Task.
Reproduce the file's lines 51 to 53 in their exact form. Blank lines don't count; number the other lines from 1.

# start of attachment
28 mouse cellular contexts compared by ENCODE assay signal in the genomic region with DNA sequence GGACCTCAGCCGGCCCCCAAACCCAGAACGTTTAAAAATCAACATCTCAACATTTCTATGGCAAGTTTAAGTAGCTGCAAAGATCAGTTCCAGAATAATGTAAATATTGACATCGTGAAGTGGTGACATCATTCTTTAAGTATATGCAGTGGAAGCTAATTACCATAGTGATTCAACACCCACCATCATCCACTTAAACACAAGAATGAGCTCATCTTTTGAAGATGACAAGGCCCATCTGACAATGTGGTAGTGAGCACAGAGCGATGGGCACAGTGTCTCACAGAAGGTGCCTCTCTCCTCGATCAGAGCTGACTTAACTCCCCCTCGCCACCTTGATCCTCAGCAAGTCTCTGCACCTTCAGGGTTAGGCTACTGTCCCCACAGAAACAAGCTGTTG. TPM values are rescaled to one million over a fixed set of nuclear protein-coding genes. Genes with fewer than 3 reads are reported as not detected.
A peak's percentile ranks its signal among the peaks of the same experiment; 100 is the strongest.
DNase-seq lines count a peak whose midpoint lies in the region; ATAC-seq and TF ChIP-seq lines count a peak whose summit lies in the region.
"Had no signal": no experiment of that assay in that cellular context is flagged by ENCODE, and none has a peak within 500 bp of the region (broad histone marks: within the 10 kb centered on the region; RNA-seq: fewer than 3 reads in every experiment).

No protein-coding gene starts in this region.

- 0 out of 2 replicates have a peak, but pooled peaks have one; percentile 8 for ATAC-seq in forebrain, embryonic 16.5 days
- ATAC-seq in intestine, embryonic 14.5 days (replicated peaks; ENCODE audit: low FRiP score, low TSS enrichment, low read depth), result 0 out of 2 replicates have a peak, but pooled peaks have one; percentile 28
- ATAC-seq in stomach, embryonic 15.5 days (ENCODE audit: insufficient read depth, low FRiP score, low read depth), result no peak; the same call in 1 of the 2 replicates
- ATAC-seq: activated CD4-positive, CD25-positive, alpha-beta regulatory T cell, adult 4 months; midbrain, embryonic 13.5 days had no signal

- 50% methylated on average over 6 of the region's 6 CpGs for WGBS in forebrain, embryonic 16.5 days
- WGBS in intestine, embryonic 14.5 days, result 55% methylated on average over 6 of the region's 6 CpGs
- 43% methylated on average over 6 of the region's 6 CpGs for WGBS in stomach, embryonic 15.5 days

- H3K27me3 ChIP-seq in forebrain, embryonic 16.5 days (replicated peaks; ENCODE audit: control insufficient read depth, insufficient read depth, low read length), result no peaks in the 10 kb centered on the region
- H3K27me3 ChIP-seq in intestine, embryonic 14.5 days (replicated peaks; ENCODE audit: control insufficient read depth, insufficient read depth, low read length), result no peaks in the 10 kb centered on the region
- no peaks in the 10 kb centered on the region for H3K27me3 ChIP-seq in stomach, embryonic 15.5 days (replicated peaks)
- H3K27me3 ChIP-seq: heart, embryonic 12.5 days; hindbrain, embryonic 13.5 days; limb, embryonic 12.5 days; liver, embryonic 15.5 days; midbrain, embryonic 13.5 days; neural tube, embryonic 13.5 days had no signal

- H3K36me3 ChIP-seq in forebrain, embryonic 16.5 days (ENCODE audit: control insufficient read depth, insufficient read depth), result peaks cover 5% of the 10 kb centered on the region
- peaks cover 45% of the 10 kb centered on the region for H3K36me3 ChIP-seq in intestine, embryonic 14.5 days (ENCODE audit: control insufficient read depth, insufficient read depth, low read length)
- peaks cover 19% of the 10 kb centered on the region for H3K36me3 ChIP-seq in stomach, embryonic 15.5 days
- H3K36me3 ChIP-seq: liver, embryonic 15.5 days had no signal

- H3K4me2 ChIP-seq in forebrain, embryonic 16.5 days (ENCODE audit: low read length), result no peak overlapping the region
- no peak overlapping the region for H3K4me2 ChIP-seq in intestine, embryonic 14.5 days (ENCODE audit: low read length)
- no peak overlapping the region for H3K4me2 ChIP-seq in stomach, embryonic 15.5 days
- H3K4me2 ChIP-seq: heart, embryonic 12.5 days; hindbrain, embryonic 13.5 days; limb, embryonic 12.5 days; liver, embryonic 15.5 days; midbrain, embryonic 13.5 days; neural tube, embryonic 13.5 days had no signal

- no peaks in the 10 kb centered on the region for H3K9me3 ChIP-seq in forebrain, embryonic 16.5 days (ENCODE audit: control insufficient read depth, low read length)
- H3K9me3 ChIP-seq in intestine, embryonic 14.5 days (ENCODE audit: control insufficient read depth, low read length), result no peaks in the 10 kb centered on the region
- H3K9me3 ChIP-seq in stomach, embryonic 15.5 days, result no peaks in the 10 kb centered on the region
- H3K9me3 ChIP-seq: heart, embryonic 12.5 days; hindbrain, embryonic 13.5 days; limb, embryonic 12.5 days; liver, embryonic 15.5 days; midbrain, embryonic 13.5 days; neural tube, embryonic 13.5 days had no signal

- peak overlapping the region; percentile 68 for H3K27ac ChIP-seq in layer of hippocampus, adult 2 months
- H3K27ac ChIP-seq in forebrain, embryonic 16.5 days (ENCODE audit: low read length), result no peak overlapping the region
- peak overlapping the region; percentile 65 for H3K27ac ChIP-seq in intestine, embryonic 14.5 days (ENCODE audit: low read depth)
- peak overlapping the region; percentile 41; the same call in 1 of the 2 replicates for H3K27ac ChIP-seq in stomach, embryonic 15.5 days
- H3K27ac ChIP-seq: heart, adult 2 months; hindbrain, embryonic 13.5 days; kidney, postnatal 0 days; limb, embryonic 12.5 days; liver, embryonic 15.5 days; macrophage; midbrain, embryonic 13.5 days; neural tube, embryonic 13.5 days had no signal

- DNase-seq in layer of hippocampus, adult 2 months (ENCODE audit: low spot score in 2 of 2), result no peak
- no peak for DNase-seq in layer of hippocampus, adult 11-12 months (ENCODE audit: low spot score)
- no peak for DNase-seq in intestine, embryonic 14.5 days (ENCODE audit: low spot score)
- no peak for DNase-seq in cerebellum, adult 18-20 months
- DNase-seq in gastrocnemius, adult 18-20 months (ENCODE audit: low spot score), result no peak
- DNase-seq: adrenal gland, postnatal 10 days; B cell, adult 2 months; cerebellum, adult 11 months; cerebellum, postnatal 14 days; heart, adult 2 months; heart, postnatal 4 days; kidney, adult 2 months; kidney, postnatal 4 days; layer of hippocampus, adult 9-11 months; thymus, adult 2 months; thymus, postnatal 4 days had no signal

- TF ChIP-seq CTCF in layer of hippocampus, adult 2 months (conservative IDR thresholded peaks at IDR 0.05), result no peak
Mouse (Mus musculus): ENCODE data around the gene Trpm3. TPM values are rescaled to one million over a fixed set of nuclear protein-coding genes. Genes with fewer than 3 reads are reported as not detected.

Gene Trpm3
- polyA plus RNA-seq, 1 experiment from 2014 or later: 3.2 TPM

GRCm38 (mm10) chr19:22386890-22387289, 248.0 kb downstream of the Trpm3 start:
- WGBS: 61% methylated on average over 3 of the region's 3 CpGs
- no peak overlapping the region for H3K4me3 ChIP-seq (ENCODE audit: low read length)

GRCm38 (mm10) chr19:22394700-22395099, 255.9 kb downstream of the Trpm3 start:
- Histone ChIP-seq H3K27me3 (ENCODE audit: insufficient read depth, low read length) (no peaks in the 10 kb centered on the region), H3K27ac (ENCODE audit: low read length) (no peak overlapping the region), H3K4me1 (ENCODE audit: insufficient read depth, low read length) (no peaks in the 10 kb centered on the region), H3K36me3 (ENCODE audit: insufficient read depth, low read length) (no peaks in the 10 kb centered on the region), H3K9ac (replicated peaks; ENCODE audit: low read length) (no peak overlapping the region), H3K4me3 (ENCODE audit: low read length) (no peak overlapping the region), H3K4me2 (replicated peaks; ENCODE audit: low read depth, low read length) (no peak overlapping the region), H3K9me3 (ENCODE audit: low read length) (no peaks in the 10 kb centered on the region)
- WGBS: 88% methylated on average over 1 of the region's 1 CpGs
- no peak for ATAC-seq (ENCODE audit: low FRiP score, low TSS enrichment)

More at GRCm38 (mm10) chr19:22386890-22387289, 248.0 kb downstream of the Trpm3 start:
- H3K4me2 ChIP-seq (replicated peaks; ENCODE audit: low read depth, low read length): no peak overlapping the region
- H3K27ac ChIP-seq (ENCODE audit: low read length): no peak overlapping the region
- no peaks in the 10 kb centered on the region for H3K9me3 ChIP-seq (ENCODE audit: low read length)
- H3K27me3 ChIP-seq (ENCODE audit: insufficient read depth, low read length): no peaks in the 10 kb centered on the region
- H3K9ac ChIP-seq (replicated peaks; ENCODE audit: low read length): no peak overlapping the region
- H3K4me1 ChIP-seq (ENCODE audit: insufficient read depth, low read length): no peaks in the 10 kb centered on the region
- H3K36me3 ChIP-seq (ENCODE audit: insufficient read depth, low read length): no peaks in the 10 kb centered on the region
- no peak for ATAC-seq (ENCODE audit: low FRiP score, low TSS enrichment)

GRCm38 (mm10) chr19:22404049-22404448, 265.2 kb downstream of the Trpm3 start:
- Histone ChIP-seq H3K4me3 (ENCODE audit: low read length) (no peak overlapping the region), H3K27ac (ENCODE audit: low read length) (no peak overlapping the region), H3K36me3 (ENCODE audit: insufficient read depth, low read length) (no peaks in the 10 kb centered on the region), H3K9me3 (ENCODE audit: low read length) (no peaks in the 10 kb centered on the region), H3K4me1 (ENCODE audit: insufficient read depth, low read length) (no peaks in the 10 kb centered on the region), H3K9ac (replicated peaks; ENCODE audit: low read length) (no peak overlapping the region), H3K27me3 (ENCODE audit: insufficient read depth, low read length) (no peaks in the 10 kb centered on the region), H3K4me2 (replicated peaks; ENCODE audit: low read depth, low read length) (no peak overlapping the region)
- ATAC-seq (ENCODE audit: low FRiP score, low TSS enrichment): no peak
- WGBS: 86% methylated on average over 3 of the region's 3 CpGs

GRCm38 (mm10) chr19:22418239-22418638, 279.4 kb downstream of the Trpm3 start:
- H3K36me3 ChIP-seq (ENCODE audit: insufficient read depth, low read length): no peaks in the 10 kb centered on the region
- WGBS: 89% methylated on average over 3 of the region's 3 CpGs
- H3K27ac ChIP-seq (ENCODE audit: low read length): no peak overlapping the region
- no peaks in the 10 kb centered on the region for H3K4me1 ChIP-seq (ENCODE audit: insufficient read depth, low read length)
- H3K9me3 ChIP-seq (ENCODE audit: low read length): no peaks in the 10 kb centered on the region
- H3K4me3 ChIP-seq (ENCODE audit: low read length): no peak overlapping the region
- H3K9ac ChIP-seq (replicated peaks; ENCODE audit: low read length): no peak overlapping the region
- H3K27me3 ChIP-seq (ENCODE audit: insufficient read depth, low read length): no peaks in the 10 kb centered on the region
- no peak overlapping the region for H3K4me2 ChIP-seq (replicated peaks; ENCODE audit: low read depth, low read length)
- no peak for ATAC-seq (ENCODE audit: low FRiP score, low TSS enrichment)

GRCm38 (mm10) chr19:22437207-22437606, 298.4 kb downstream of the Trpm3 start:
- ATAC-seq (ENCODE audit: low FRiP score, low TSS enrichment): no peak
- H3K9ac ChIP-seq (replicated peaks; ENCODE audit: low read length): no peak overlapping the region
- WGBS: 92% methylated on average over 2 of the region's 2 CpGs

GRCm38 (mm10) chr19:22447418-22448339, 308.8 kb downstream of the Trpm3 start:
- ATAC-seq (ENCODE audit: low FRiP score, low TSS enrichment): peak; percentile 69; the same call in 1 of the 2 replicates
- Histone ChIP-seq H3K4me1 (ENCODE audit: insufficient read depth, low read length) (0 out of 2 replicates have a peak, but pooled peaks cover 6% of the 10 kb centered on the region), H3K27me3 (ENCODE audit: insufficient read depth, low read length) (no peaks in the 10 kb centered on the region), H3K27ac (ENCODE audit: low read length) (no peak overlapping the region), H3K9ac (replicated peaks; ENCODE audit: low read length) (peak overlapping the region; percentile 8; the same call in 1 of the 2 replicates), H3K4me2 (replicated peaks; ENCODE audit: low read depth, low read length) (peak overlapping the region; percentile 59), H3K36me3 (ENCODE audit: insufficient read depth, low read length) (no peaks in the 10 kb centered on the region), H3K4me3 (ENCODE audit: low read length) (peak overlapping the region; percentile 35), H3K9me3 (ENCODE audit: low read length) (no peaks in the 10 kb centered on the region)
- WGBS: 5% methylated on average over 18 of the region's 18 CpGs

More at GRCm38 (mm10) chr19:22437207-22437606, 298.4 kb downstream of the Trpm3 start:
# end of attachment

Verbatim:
More at GRCm38 (mm10) chr19:22386890-22387289, 248.0 kb downstream of the Trpm3 start:
- H3K4me2 ChIP-seq (replicated peaks; ENCODE audit: low read depth, low read length): no peak overlapping the region
- H3K27ac ChIP-seq (ENCODE audit: low read length): no peak overlapping the region